Mecenat Art Museum / naf architect & design

© Noriyuki Yano

Architects: naf architect & design
Location: , Prefecture,
Design Team: Tetsuya Nakazono
Project Year: 2010
Photographs: Noriyuki Yano

Project Area: 99.55 sqm
Site Area: 344.57
Total Floor Area: 191.24

Interview provided by naf architect & design

1a. How did you obtain this project? Who is the client and what did he ask you?

The name of the client is Mr. Kanji KATO who owns a dental clinic in Higashi Hiroshima city and studies Japanese-style painting as a hobby.  His teacher is Mr. Kakudo GOAMI, a Japanese-style painter and a honorary president of Hiroshima Japanese-style painting Association, who has received numerous awards.  Mr. KATO had been planning a museum of Kakudo GOAMI with the hope of exhibiting the works of Mr. GOAMI to a greater public.  Mr. KATO had seen my project, FLAT FORM, a commercial complex built several years ago, and considered that I was a optimal candidate for the architect of the museum.

© Noriyuki Yano

1b. Is it a private museum or open to everybody? What exactly is on show inside?

This is a museum funded and owned personally by Mr. KATO, but anyone can come and see. All the works exhibited there are those of Mr. Kakudo GOAMI, owned either by the artist himself or Mr. KATO, thus, many of which had not been exhibited in public museums.

© Noriyuki Yano

2a. Please tell about the design proces. How did you come to this final shape?

The works of Mr. GOAMI give striking image of various lights, thus, I decided to design the building focusing on natural light.  Soft diffused light from top light, direct light pouring  from top light through white cylinder for condensation of light spreading on the first floor, soft light from slits on the walls reflecting on the exterior green, fragments of graphical lights pouring through 432 plate glasses on the concrete walls; the space is filled with various kinds of lights.  As an exhibition space, there was no need for structure such as columns and beams but as large wall as possible.  The important factor of the museum was to incorporate natural light and wind, so corners are sliced with slits to the extent which would not interfere the exhibit.  This idea would have left the building structurally fragile, so we studied a rational shape, which was structurally stable like folding one sheet of paper, origami, many time to make several corners, with models and three-dimensional structure analysis by computer.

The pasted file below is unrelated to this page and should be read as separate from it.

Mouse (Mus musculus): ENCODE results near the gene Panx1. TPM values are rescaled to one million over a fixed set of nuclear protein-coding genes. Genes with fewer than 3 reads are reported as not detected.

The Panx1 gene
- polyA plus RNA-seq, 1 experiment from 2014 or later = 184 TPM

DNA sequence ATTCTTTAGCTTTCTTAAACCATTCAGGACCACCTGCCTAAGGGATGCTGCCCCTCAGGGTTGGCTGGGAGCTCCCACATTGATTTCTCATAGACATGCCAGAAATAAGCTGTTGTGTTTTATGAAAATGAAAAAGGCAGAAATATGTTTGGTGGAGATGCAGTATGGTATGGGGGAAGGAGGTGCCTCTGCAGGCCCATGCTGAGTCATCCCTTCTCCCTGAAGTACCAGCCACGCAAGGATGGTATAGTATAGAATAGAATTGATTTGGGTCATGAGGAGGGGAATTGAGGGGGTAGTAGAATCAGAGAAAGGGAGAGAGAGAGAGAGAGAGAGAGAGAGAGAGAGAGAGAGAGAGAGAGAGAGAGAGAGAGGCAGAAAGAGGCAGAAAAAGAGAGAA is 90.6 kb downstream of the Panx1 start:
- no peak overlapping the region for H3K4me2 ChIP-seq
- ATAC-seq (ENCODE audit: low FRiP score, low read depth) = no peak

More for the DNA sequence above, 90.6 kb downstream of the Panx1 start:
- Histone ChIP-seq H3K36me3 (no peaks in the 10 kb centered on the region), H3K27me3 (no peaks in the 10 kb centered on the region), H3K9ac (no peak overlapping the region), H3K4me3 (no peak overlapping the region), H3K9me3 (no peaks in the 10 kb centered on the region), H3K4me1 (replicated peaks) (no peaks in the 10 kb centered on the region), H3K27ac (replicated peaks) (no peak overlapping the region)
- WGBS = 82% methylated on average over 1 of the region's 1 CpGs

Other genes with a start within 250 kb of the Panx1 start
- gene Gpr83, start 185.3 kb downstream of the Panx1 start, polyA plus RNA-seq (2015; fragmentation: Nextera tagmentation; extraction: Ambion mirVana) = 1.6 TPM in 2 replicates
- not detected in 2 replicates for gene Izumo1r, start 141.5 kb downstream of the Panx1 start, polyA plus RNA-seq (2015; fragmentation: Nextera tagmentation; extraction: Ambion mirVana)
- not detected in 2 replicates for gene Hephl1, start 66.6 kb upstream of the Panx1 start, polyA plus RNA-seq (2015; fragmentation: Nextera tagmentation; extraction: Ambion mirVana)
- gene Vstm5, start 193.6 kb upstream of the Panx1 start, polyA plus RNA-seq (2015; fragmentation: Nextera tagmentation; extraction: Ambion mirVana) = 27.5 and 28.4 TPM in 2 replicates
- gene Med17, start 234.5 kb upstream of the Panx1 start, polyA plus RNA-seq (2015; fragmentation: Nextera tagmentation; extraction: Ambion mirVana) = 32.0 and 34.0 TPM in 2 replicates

© Noriyuki Yano

2b. What is the relation between the museumbuilding and its surroundings? What kind of neighbourhood is this museum standing?

The site is found in a calm and peaceful rural scene, where it became completely dark at night with no streetlights.  This building is automatically lit up when it becomes dark, softly casting light to the surrounding.  It became a landmark of the area.   

© Noriyuki Yano

3. What is the relation between the object on display (Japanese-style painting) and the architectural space?

Please refer to the response of 2a.

© Noriyuki Yano

4. What makes this museum different from a regular museum?

I focused on taking in as much factors from natural environment as possible in the exhibition space.  Artificial lights in the exhibition space are limited to the minimum.  The works are basically viewed with natural light which changes throughout the year, giving different impression by the weather of the day and time of the year.  The exhibition space is intentionally designed to be susceptible to the natural environment.

© Noriyuki Yano

5. What impression do you hope the visitors obtain after visiting the building?

I would like the visitors to feel, with their entire bodies, through this building, atmosphere of profundity and gentleness created by the paintings of Mr. Kakudo GOAMI, which is based on noble spirit of Orient in the changes of four seasons unique in Japan.

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* Location to be used only as a reference. It could indicate city/country but not exact address.
Cite: "Mecenat Art Museum / naf architect & design" 26 Jul 2012. ArchDaily. Accessed 25 Oct 2014. <http://www.archdaily.com/?p=256181>